You see, according to Wakefield, every negative thing that’s been said about him seems to not only be false but actually true about the experts who say he’s wrong. He’s not the one who’s anti-vaccine. His message to vaccine manufacturers as well as Bill and Melinda Gates is that the best vaccination programs require willing participants (which Bill Gates apparantly is against or else why would Wakefield feel the need to say this). The key to any success, he continues, is in public confidence in scientists and policy makers that shape these programs. The key to that confidence is a safety-first vaccine agency. It apparently has nothing to do with Wakefield shouting fire in the proverbial crowded theater without first determining if his claims had any merit. Wakefield says he’s no more anti-vaccine than those who called for a recall for Toyota are anti-car. Those who are a threat to the public confidence and to safety first are the ones who are anti-vaccine. He even cites one poll that says a quarter of parents are afraid of the effects of vaccines and another study saying 54% are afraid of effects of vaccines, while a third poll he cites allegedly says 25% of some population think vaccines cause autism. Wakefield doesn’t make any mention of any role he may have played in creating this distrust.

And that’s when Wakefield passionately urged an audience of roughly seventy to eighty people to switch off their targeting computers and act on their instincts:  “To the parents I say trust your instincts over all else.” He calls for informed consent. “Get answers to your questions. If you’re not satisfied with those answers, trust your instincts.”  He says this is coming from someone who has studied this issue of vaccine safety and is aware of the limits of our knowledge. He then proceeds to explain how instinct comes from evolution and therefore it’s reliable, at which point tourists visiting the grave of Charles Darwin may have heard his corpse rolling around furiously.

This led Wakefield into talking about how the U.S. vaccine court began compensating vaccine companies in 1991 and how the U.S. Department of Health and Human Services has been secretly settling hearings since around then too. As I’ve previously written, this is an argument that plays on the public’s ignorance of the legal system and of what a legal settlement actually means.

This was followed by his impassioned defense of his also disgraced co-author John Walker-Smith, who Wakefield described as having up until that point, an “unimpeachable career.” Wakefield says Walker-Smith was collateral damage: “To get me, they had to get him.” And who’s this ominous “They” he refers to? For the most part, he doesn’t name names. But he does attack Dr. Paul Offit, the Lex Luther to his Superman.

“When Dr. Paul Offit said you can give children 100,000 vaccines at once safely and yet you see 4 vaccines combined in one [MMR + Chicken Pox] had to be withdrawn because it doubled the rate of seizures, it’s a bizarre position.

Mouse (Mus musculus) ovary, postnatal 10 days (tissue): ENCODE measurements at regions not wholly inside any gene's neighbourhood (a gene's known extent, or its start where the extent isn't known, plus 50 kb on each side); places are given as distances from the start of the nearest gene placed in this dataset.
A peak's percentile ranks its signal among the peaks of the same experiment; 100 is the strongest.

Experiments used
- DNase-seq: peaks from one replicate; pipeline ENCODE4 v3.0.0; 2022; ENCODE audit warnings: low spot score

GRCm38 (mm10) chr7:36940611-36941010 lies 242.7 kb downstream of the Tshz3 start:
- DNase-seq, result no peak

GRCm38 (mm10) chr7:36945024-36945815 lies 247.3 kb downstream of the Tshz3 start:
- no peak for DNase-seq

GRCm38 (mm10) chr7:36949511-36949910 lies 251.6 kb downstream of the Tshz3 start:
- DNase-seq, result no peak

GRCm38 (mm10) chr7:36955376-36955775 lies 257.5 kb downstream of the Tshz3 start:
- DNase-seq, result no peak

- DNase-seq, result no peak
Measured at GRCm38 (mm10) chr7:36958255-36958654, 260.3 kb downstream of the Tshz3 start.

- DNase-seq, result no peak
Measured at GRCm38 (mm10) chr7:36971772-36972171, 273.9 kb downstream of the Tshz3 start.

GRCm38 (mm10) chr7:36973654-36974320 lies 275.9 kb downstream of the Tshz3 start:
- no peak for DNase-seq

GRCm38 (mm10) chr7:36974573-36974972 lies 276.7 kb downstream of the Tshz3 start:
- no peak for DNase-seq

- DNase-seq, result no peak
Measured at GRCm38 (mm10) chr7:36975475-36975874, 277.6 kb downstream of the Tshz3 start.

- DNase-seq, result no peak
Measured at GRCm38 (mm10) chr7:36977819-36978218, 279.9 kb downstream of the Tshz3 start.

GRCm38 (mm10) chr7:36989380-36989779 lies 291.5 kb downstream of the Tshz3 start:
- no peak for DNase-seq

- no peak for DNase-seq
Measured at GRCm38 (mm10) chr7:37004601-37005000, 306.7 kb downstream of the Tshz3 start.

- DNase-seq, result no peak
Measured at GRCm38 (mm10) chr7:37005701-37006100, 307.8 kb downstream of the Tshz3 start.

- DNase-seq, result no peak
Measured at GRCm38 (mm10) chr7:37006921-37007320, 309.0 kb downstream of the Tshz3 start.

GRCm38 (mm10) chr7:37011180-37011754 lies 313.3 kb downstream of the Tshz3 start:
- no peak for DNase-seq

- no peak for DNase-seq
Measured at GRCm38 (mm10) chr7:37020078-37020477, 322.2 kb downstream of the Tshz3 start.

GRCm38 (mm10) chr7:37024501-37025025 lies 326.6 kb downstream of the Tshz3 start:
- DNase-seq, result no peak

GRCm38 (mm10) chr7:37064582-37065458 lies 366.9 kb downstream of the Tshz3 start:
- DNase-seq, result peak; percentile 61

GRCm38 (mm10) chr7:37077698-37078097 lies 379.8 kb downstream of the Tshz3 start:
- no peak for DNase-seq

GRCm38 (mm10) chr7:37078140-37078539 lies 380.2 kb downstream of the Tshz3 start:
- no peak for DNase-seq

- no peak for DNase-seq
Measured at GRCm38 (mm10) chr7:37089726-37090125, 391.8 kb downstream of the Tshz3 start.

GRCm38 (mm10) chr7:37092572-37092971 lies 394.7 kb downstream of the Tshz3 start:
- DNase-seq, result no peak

At this point, the audience can be heard criticizing Offit. He also criticizes autism researcher Simon Baron-Cohen, who Wakefield claims dismissed autism as gastrointestinal disease out of hand years ago but has recently put out an ad that begins, “It is well known that gastrointestinal problems are common in children with autism.” The audience laughs hysterically. No one comments that, contrary to Wakefield’s insinuation, the ad is saying something completely different than his original assertion that autism is gastrointestinal disease.

But most condemned by Wakefield are the mysteriously anonymous:

“Certain colleagues said, look, we cannot be seen questioning the safety of vaccines. Let me just dissect that comment. Is that a scientifically valid comment? We cannot be seen to question the safety of these vaccines?”

And having set up this straw man, he moves into a host of false analogies of things in the past that had we not questioned their safety, would have led to great loss of life.

Then Wakefield throws everything he can at the MMR vaccine specifically. He briefly mentions uncovering some ghastly medical experiments being done to already mentally damaged children to see if it would cause brain damage. He claims that studies he looked at linked the vaccine to cystic fibrosis, cerebral palsy, and Down syndrome. According to Wakefield, it’s merely an assumption that it’s perfectly safe to take three live viruses in the same vaccine. In another false analogy, he argues that if he went to the FDA and said he wanted to mix three drugs and sell them in the same tablet…

I’d be shown the door because the patients would die. They would drop dead AS A MATTER OF FACT! And they would demand that I show safety studies of hundreds, at least tens of thousands of individuals comparing each combination

For vaccines, no such rule exists.

Wakefield also implicates the media, stating that contrary to what Matt Lauer said in his interview with Wakefield, his Lancet findings were repeated in five separate studies.

Before finishing his talk, Wakefield does remind the audience though that nobody knows if vaccines cause autism.